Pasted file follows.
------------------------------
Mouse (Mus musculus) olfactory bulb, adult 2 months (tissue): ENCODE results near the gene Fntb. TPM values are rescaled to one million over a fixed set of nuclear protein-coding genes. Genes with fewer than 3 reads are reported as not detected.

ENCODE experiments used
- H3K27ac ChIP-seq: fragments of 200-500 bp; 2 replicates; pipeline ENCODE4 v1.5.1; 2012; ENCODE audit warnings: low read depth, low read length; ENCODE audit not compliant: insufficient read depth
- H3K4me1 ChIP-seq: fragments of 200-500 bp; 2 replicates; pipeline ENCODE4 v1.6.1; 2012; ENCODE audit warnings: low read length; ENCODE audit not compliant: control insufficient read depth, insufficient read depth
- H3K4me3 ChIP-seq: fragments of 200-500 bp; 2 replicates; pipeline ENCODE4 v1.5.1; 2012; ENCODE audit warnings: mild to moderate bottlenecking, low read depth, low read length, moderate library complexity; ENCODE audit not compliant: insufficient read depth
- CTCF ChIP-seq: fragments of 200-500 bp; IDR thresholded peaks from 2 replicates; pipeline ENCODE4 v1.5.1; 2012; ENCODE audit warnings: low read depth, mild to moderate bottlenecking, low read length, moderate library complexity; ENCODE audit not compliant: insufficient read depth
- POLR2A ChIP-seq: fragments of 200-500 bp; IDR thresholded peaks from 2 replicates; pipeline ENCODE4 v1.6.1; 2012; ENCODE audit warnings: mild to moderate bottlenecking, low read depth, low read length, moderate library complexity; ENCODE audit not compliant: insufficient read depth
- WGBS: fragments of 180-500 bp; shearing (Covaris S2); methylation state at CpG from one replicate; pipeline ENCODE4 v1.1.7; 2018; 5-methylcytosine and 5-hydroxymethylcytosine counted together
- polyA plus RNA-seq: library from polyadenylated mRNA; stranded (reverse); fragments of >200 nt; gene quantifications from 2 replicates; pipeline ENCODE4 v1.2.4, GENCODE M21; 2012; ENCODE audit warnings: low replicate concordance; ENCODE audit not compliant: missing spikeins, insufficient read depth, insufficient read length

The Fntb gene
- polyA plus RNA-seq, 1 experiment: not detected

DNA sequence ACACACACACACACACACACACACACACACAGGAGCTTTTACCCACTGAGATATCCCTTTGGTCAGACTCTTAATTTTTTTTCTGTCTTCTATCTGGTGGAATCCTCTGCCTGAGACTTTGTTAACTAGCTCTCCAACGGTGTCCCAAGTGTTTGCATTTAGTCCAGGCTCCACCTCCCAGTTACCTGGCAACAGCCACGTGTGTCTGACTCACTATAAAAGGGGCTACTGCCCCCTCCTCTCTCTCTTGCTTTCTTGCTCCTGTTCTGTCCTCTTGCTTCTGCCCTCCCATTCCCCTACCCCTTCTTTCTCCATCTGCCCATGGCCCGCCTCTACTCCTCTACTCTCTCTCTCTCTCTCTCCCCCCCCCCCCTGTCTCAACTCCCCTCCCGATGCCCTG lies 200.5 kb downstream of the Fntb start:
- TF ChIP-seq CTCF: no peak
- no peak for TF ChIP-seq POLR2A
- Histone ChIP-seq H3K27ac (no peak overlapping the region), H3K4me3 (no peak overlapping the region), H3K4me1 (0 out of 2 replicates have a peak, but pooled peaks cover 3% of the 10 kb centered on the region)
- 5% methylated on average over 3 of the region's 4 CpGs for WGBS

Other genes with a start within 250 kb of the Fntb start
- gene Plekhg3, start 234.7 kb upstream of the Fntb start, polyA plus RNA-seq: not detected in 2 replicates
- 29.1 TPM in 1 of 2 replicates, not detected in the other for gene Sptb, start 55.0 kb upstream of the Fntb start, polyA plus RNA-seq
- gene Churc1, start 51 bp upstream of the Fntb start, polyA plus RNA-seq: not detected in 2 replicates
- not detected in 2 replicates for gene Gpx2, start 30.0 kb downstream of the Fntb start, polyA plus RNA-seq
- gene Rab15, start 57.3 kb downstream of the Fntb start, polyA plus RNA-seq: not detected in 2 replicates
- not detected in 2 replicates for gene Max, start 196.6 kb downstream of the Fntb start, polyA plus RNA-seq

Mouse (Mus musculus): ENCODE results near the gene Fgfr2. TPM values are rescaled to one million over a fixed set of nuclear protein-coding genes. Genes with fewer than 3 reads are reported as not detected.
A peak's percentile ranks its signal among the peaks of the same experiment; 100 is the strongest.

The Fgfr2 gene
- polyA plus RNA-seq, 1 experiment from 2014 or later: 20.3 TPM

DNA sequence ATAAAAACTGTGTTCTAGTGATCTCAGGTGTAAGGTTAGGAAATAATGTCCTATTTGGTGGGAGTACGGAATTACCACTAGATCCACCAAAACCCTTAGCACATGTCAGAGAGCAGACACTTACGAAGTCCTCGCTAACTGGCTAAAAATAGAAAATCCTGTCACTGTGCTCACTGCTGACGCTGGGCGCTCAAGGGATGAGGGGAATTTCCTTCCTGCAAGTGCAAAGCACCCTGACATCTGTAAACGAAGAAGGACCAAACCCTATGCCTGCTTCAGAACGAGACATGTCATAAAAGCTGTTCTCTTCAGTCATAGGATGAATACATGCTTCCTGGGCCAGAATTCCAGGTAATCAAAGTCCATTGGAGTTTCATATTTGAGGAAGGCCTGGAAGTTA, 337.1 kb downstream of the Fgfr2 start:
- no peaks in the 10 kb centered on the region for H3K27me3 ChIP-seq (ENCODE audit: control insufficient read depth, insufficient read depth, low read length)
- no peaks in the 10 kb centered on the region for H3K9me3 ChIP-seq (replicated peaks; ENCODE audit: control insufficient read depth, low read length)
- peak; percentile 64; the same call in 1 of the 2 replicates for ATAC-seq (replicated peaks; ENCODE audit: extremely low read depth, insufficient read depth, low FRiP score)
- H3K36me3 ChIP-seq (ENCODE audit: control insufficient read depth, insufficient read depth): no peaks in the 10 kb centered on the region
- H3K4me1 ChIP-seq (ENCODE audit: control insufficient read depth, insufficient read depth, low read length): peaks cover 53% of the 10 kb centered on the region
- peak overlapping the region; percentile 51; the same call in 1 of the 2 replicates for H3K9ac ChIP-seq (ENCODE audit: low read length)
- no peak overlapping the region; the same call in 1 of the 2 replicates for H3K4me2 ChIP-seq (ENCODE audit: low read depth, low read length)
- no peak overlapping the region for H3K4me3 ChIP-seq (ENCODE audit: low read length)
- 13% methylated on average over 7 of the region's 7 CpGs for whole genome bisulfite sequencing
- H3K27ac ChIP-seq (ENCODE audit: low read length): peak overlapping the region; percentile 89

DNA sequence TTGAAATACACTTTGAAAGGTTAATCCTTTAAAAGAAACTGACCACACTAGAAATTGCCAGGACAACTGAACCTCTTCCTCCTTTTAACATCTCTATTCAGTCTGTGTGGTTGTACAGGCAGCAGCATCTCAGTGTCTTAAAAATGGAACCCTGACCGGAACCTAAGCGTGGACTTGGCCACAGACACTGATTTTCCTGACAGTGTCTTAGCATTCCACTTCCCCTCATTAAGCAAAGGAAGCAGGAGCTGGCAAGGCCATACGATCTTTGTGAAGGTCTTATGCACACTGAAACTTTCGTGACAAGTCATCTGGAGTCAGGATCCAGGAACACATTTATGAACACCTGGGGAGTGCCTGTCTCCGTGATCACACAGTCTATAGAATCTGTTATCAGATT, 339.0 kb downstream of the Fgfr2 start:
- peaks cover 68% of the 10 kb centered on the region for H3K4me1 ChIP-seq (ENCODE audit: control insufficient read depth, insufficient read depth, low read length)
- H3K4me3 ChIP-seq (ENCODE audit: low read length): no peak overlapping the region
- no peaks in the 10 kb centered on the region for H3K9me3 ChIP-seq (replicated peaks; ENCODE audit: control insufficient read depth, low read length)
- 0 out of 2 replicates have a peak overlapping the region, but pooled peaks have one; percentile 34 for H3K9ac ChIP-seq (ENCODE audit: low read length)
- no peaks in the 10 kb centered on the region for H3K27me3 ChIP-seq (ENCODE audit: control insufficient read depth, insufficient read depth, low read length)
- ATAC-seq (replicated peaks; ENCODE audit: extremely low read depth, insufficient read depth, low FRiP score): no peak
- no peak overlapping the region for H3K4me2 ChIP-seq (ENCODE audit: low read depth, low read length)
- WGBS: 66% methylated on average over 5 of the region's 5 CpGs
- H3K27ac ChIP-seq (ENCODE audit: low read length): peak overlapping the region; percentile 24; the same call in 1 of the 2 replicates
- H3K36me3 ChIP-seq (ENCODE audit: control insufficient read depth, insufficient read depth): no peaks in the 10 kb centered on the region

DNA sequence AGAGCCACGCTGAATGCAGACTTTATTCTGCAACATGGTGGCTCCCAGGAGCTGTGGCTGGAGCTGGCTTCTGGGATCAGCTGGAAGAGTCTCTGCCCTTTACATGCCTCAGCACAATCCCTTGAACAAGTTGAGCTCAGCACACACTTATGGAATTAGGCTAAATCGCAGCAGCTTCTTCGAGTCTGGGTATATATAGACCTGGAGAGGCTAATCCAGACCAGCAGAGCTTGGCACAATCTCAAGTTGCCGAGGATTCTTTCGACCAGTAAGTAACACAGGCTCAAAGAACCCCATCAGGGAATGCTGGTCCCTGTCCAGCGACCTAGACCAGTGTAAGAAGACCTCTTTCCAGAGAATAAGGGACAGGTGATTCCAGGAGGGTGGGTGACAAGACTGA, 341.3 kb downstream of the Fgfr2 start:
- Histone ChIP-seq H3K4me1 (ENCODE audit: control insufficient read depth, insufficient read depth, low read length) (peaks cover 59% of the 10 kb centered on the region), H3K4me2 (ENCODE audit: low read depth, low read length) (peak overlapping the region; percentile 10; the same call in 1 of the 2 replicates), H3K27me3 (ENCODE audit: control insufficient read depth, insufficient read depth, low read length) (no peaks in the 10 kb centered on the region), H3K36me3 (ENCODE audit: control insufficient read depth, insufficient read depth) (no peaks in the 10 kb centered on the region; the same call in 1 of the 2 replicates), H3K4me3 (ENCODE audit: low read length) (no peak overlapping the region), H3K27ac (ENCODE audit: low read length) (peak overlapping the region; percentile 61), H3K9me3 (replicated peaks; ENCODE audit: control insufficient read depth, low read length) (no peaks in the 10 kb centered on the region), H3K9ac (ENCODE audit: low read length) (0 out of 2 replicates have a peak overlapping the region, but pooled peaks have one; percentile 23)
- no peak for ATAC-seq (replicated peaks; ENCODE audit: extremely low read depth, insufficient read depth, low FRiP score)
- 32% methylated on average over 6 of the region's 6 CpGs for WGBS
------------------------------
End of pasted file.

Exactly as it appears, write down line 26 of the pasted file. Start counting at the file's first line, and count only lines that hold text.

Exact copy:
The Fgfr2 gene